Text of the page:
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Military resumes offensive against Red rebels
By Manolo B. Jara January 04, 2018
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MANILA: A senior military commander on Wednesday announced the resumption of their offensive operations against the communist New People’s Army (NPA) with the expiration of the unilateral ceasefire declared by the government and the rebels for the Christmas season and the New Year.

“This is the best time to end this problem and let our country develop and improve the lives of our people,” said Major Noel Clement, the head of the Army’s 10h Infantry Division based in Mindanao.

In a separate statement, Arsenio Andolong, the defense department spokesman, echoed Clement’s statement, pointing out that communist insurgency remained a priority concern of the military to bring peace and help hasten the country’s economic development.

“Some local economies,” Andolong noted, “are not prospering because of the activities of terrorists, especially those engaged in kidnapping, arson and extortion.”

Andolong was apparently referring to the NPA, the armed component of the Communist Party of the Philippines (CPP) that has been waging a Maoist-style insurgency against the government for close to 50 years, considered the longest in Asia and the Pacific.

According to the military, the NPA strength has been sharply reduced to only 3,800 nationwide compared to the 24,000 they enjoyed from the ‘80s to the ‘90s..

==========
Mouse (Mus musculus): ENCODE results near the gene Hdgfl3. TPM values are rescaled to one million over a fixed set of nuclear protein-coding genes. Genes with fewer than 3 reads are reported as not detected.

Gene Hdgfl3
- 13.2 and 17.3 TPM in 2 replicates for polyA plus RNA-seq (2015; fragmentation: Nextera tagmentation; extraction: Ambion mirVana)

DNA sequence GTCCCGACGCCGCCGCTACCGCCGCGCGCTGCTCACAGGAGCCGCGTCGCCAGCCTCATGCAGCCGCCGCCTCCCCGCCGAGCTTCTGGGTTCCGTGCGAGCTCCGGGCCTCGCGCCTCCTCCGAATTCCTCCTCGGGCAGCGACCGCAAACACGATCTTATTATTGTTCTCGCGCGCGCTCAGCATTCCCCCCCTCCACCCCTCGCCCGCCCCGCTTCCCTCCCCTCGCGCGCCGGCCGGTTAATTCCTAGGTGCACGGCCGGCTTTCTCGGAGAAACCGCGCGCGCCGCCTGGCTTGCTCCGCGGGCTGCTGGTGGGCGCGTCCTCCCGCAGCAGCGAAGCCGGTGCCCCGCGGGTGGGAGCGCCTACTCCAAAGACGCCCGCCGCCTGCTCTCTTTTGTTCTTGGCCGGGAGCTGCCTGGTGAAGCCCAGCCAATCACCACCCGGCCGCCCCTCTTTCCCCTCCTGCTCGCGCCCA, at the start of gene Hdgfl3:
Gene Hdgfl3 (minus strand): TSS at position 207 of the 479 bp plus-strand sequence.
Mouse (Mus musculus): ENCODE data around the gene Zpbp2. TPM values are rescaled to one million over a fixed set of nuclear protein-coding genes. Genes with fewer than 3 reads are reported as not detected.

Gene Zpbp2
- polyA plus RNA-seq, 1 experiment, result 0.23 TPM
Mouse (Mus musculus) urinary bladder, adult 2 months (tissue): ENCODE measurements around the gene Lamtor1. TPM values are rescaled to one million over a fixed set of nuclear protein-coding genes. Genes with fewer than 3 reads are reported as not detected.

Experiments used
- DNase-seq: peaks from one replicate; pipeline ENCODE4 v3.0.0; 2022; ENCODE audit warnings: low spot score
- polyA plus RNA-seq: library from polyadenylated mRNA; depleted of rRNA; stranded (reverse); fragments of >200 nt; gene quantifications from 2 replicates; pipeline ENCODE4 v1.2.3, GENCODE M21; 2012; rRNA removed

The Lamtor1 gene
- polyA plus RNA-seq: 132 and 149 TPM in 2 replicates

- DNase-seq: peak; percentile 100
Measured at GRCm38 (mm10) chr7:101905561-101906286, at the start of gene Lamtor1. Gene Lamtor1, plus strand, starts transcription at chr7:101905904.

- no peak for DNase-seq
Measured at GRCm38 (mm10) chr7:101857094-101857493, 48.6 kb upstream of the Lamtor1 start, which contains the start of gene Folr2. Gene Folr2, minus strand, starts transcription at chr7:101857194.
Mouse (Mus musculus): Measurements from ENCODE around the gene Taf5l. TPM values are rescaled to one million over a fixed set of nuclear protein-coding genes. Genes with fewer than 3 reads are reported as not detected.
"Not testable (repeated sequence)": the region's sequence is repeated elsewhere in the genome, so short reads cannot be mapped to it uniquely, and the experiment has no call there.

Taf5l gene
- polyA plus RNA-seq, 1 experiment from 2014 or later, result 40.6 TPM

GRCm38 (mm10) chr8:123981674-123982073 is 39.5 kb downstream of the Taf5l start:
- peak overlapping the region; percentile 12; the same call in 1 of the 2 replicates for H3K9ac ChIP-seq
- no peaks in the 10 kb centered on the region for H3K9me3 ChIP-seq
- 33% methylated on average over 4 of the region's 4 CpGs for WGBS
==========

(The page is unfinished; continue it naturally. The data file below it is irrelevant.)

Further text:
In late 2017, President Rodrigo “Rody” Duterte declared the CPP-NPA as “terrorist organisations” for their unabated attacks on civilian facilities like mining and other firms as well as on military and police outposts.

Duterte denounced such Maoist attacks and their extortion activities in the guise of collecting “revolutionary taxes” occurred while their representatives were talking peace with the government in Oslo, Norway which has been brokering the negotiations.

Officials also noted that the Maoists continued their attacks in violation of the unilateral ceasefire declared by both sides while the military and the police, on Duterte’s order, retained their defensive posture and did not launch offensive operations against them.

In this light, Harry Roque, the presidential spokesman, challenged the Maoists to “prove their good faith” if they wanted to resume the peace talks cancelled by Duterte.

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